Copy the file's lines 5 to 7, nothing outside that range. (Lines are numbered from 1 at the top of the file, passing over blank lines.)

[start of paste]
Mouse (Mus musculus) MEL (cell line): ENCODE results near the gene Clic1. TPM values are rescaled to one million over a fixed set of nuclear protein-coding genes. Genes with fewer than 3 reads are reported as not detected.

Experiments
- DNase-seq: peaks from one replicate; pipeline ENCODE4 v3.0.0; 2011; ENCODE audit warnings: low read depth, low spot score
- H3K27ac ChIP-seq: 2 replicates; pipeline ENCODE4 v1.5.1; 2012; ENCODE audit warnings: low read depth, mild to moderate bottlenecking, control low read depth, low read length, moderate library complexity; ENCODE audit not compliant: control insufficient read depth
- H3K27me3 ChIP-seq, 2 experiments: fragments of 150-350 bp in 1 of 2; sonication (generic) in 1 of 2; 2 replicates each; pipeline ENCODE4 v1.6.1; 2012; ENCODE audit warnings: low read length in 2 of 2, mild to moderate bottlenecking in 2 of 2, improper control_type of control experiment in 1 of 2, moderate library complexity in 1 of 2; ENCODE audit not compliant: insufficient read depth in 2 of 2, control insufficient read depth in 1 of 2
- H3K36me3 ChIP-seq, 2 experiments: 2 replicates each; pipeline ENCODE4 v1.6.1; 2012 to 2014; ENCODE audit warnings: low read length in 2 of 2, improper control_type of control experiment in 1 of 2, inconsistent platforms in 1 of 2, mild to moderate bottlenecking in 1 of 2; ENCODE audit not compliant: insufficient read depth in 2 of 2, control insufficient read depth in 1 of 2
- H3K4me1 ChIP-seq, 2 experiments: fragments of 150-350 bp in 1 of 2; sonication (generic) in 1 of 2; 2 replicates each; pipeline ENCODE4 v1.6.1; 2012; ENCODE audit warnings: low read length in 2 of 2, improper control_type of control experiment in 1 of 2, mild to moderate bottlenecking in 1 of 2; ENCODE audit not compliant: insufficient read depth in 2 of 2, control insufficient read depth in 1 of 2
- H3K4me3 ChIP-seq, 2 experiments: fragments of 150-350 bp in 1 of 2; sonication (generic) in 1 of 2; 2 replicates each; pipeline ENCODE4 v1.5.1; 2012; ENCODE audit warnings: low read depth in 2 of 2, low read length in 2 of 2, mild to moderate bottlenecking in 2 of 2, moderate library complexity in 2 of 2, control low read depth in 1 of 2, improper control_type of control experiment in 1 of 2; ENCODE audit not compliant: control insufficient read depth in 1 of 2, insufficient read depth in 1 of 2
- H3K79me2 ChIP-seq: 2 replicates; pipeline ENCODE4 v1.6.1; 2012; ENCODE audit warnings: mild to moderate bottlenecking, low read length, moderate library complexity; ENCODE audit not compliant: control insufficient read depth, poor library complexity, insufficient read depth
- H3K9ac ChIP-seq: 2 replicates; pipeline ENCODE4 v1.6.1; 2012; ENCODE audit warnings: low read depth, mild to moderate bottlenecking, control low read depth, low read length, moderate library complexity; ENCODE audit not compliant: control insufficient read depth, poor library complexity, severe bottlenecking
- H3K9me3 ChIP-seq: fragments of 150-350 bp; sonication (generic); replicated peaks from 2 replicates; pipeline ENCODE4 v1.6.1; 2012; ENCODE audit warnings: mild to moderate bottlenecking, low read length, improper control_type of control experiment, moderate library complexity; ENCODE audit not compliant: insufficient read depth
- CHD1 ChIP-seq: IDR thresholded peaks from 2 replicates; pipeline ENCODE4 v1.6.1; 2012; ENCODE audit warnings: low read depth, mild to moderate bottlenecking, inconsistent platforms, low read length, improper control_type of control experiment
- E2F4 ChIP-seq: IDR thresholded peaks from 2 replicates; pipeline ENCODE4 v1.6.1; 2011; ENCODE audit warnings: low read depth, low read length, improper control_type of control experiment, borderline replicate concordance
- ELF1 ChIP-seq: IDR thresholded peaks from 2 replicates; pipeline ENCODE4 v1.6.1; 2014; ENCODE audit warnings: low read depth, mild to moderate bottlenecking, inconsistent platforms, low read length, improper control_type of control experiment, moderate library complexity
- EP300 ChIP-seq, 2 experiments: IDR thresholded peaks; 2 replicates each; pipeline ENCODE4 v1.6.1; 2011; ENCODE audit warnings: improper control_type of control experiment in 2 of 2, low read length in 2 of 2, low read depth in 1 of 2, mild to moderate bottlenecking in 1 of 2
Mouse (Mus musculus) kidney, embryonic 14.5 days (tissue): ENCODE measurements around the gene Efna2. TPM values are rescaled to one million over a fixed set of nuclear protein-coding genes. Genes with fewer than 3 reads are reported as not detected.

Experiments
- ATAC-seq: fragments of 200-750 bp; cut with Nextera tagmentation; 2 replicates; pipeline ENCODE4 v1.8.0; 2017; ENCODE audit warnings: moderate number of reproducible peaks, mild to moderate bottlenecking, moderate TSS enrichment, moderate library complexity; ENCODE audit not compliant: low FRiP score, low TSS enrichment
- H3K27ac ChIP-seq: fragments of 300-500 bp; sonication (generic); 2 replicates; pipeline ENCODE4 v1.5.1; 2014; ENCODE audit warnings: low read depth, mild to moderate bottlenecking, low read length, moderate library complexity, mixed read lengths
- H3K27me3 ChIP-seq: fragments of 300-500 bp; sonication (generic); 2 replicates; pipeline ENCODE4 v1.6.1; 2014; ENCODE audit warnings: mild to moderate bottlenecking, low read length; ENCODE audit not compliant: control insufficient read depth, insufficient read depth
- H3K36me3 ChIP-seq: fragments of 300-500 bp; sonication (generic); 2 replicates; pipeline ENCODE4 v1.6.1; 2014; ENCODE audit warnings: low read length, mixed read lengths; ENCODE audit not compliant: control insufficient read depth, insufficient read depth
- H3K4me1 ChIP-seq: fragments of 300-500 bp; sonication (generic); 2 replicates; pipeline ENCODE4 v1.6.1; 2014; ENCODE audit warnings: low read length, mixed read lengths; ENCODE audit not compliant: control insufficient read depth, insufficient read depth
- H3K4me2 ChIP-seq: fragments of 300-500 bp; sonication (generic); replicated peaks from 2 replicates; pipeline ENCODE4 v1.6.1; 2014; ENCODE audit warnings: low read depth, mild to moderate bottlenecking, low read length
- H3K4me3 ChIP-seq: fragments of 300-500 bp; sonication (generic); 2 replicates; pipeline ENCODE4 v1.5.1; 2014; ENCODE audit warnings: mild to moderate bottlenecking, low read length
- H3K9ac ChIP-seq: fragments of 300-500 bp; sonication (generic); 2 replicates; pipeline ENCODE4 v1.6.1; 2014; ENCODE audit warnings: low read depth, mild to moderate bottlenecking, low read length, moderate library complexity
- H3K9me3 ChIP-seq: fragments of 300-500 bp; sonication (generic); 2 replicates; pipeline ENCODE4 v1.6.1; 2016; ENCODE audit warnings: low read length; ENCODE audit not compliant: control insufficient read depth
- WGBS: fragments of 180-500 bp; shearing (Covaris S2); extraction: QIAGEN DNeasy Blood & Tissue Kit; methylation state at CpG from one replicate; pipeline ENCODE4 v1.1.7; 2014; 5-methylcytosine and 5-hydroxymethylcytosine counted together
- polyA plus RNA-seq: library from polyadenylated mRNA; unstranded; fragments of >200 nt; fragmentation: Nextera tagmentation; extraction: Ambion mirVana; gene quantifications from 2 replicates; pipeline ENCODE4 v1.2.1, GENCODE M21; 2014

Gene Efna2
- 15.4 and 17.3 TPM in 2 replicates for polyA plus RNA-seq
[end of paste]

- H3K27me3 ChIP-seq, 2 experiments: fragments of 150-350 bp in 1 of 2; sonication (generic) in 1 of 2; 2 replicates each; pipeline ENCODE4 v1.6.1; 2012; ENCODE audit warnings: low read length in 2 of 2, mild to moderate bottlenecking in 2 of 2, improper control_type of control experiment in 1 of 2, moderate library complexity in 1 of 2; ENCODE audit not compliant: insufficient read depth in 2 of 2, control insufficient read depth in 1 of 2
- H3K36me3 ChIP-seq, 2 experiments: 2 replicates each; pipeline ENCODE4 v1.6.1; 2012 to 2014; ENCODE audit warnings: low read length in 2 of 2, improper control_type of control experiment in 1 of 2, inconsistent platforms in 1 of 2, mild to moderate bottlenecking in 1 of 2; ENCODE audit not compliant: insufficient read depth in 2 of 2, control insufficient read depth in 1 of 2
- H3K4me1 ChIP-seq, 2 experiments: fragments of 150-350 bp in 1 of 2; sonication (generic) in 1 of 2; 2 replicates each; pipeline ENCODE4 v1.6.1; 2012; ENCODE audit warnings: low read length in 2 of 2, improper control_type of control experiment in 1 of 2, mild to moderate bottlenecking in 1 of 2; ENCODE audit not compliant: insufficient read depth in 2 of 2, control insufficient read depth in 1 of 2